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UNR area housing tight

Barbara Marquand

Keller Realty sales manager David Larson knew there was healthy demand for off-campus student housing near University of Nevada, Reno.

Still, he was taken back by the response when he opened up sales for individual units in a new student condominium project late last year.

All 67 units in the University Housing Group’s The Edge sold out in three days, mostly through word of mouth.

“That’s more than fast,” Larson says.

Crews hadn’t even broken ground yet on The Edge, which is scheduled to open in the fall on the southwest corner of North Virginia Street and Tallus Way.

Larson says the company’s goal was for the project to sell out in 18 months.

Investors should take notice, says real estate investment expert Floyd Rowley, a member of Colliers International’s Multi-Family Advisory Group.

Given the university’s rising enrollment, Rowley projects strong demand for moderate-income apartments and condominiums north of Interstate 80 within three miles of the campus.

The number of undergraduate UNR students grew by about 3,000 from the 1999-2000 school year to the fall of 2003, and university officials project another 23 percent increase – roughly 4,000 students – in undergraduate enrollment by the 2008-2009 school year.

The enrollment jump is due to the university’s overall growth as well as the state’s Millenium Scholarship program.

But Larson says UNR’s need for more beds isn’t the only thing heating up the market.

The continued migration of Californians, rich with Bay Area equity, to northern Nevada, is playing a role, as well a considerable number of buyers who took their money out of the stock market to invest in real estate.

More off-campus housing projects are planned.

Larson says The Edge developer has chosen an undisclosed site for another 70-unit student condominium project in Reno.

In addition, a Houston, Texas-based company called Sterling University Housing is building a 219-unit apartment complex for students northeast of the university on Enterprise Road.

The company has broken ground and plans for a fall opening.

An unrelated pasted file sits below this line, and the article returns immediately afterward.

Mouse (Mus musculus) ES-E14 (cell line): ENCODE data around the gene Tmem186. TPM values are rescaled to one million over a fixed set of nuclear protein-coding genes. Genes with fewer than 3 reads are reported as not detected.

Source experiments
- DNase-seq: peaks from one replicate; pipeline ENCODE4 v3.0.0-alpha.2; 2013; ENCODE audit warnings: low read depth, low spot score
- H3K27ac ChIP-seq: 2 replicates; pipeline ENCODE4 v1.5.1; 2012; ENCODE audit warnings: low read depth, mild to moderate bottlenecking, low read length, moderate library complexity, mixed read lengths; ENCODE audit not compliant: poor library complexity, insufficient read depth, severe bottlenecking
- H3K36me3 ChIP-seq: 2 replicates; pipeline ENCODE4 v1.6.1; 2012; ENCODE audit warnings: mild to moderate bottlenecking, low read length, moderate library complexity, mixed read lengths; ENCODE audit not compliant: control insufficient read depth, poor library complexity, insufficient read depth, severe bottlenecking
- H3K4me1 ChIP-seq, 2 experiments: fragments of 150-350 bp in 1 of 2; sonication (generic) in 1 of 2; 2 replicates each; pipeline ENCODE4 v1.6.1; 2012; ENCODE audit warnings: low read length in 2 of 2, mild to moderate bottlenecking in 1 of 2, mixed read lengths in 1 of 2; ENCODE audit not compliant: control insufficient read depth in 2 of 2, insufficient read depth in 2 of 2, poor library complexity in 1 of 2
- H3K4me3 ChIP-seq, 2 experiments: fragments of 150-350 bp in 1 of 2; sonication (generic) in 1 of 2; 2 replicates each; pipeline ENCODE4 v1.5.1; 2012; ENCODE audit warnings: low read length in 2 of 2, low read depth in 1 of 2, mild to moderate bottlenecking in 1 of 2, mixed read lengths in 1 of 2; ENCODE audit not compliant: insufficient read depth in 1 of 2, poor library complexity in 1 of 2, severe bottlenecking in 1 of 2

Seeing a need for new, high-quality student housing, the Dinerstein Companies, a national developer of apartments, created Sterling University Housing in 1997.

Noting that the housing supply at most major colleges and universities was often dated and inadequate, the company began an aggressive program to build and renovate college student housing across the country, now managing 32 communities in 23 states.

UNR’s booming enrollment, as well as the lack of new student housing here attracted the firm to Reno, says broker Ron Peden of Peden Properties in Wichita, Kan., who represented the developer in the land acquisition.

The new apartment complex will include two-bedroom, three-bedroom and four-bedroom apartments and will lease the units by the bedroom, Peden says.

Many new student apartment projects now lease by the bed instead of by the apartment, so students don’t have to worry about whether their roommates will cough up their shares of the rent.

Although demand is high, developing more supply could be challenging because not much land is available.

“Sites are hard to find,” Rowley says.

“But increasing demand is likely to make a few available.”

Meanwhile, some buyers are seeing opportunity in single-family homes that can be converted to apartments.

Bernard Sabels got in the student housing market 10 years ago and has seen home values triple.

He rents 20 units near the university.

A lack of supply could push students to live farther away from the campus.

Susan Palmer, residential property supervisor for Premier Properties, says about 20 percent of the students who rent apartments from her company live outside the campus area.

“They live in areas from Spanish Springs to southwest Reno and don’t mind the commute.”

Overall in the Truckee Meadows last year, low mortgage interest rates as well as the continued migration of Californians to Nevada fueled a booming single-family housing market.

That kept pressure on the apartment market, Rowley says.

But even so, overall rents rose 3.4 percent over 2002, compared to a 1 percent to 2 percent decline nationally.

Rowley projects that off-campus student housing rent will rise over the next several years if supply doesn’t keep up with demand.

Palmer says rents for housing around UNR increased slightly in the last two years, but she doesn’t project additional increases in the very near future.

Sabels, whose memories of struggling financially through school are still fresh, says he doesn’t want to increase rent.

“I could go up,” he says.

“But I like to keep it reasonable.”